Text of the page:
Times Like These, I Wish You Were Here

Times like these – when ‘I’m scared and worried – I wish you were here. When the seconds slow and shapes blur, and I genuinely don’t know if everything is going to be okay – I could really use your support. It feels silly to say because I’m a grown woman with children of my own, and you died over ten years ago, but sometimes I really need my mother.  

When you were alive, I just liked to be near you. Your mere presence put me at ease. Once I was in my teen years, the affection between us grew less easy, but even then it brought me comfort just to be in the same room as you.  

After I moved away, physical proximity wasn’t possible, so I had to settle for phone calls. You ‘weren’t the type of person who liked to chit-chat, so I always came up with a fake reason to call you. I’m not sure why I felt compelled to do that. I’m sure it wasn’t necessary.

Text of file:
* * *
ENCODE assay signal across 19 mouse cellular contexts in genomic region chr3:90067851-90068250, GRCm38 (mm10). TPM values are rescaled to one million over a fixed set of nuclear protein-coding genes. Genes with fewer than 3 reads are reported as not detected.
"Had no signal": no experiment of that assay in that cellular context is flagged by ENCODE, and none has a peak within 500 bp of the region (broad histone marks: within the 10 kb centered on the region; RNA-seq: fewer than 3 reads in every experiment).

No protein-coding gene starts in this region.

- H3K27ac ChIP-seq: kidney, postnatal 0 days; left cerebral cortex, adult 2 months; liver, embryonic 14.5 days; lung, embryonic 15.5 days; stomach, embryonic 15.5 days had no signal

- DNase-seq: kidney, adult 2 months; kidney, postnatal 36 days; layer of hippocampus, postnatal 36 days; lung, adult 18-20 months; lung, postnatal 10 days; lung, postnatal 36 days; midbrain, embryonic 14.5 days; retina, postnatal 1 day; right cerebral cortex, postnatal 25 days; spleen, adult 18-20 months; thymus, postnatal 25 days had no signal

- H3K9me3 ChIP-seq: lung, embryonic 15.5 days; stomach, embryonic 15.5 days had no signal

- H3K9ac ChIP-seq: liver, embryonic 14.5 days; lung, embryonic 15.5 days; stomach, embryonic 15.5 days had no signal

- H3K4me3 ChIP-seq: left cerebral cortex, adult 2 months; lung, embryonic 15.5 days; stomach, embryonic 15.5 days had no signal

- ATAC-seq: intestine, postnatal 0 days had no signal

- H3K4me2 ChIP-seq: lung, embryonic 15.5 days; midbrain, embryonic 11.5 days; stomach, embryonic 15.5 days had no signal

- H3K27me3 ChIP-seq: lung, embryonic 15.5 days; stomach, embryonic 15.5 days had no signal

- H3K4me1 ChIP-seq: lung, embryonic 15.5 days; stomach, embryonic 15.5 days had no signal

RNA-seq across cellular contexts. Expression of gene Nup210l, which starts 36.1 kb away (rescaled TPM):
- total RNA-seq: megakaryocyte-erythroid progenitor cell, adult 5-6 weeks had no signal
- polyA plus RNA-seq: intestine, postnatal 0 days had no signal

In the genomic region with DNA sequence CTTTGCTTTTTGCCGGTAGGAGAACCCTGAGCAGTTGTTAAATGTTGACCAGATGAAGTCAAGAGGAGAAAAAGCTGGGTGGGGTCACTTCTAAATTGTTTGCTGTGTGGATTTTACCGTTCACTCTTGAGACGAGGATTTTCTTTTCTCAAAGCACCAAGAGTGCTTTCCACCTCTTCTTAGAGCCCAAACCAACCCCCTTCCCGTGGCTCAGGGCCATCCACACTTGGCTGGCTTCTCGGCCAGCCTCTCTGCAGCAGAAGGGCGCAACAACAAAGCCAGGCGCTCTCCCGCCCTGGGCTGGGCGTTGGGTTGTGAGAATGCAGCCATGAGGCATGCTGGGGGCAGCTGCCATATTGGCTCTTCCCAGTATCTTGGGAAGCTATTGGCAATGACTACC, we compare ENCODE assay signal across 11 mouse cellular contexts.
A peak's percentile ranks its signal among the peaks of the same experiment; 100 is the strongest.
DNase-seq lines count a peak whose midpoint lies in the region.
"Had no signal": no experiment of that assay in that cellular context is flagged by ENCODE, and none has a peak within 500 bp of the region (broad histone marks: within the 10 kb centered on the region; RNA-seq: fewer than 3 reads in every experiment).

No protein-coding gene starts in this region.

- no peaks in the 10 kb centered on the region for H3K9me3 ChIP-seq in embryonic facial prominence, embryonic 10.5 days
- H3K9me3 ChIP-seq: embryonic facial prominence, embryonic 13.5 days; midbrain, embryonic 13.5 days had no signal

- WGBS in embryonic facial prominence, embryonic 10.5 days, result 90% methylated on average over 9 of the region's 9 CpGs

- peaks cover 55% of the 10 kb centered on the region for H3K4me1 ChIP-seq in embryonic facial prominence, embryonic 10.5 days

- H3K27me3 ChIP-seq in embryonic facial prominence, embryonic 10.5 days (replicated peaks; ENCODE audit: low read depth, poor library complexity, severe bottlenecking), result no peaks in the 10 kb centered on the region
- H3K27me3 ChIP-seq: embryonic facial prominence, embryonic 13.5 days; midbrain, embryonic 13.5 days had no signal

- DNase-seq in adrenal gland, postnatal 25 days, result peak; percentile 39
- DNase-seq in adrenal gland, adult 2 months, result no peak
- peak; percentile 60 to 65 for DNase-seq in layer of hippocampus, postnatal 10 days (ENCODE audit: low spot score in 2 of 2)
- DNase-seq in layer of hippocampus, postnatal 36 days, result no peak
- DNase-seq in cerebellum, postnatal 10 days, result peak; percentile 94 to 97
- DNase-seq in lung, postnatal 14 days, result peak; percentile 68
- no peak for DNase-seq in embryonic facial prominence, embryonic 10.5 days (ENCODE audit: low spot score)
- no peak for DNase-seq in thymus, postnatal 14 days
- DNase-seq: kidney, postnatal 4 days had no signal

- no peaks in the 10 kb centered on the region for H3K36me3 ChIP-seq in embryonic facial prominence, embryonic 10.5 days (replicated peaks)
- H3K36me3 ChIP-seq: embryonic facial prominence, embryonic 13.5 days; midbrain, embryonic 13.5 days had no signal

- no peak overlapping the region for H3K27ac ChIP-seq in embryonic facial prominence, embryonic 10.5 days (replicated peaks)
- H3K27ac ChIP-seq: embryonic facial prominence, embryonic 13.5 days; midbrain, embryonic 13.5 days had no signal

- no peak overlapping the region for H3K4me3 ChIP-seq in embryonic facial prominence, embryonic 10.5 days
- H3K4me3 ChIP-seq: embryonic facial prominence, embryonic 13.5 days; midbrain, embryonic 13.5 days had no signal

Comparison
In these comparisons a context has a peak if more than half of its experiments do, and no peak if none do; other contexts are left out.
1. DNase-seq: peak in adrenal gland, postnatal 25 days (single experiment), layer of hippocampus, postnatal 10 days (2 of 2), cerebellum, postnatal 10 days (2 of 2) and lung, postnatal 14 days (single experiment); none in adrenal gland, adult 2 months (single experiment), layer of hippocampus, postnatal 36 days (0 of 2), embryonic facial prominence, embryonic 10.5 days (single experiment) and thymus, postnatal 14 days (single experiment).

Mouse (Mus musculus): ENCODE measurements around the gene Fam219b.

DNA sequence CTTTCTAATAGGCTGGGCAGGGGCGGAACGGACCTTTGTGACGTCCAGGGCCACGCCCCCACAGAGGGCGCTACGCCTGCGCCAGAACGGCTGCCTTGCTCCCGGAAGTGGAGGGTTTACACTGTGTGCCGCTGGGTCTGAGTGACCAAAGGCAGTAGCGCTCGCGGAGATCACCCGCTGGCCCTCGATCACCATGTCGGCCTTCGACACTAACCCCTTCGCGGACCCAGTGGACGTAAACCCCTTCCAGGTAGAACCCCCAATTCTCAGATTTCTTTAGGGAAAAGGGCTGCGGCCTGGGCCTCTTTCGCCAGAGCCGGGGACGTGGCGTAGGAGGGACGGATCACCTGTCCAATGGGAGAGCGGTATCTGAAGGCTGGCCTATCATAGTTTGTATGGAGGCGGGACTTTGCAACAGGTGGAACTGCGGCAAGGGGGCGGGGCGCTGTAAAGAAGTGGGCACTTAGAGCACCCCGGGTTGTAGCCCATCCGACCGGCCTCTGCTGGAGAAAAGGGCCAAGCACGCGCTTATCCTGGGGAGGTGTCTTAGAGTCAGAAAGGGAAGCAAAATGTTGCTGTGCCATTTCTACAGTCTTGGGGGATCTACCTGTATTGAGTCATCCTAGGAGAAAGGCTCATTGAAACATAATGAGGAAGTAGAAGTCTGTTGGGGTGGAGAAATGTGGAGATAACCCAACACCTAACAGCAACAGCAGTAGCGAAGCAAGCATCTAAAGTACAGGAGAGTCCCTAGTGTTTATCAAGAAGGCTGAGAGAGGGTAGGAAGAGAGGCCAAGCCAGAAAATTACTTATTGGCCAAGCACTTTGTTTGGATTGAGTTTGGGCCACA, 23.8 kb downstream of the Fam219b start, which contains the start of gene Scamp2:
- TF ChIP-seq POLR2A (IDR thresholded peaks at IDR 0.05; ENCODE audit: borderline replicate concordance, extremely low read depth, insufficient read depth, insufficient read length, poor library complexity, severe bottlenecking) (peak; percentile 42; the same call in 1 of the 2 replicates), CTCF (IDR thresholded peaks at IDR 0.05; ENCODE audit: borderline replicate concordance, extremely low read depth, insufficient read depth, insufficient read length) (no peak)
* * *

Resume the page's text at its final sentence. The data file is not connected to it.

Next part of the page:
Of course, you were always my first call whenever I was worried or upset. Try as I may to remain composed, the sound of your voice always brought me to tears, but it also always made me feel better. You never hesitated to share my burdens. And even though you were hundreds of miles away, knowing you were in my corner made me feel less alone. 

Ironically, the first time I felt alone with a problem was when you were diagnosed with terminal cancer. Though we both faced the same beast, our battle was different, and I could hardly expect you to help me fight mine. In the end, you died, and I had to figure out how to live in a world where I couldn’t sit near you or call you on the phone.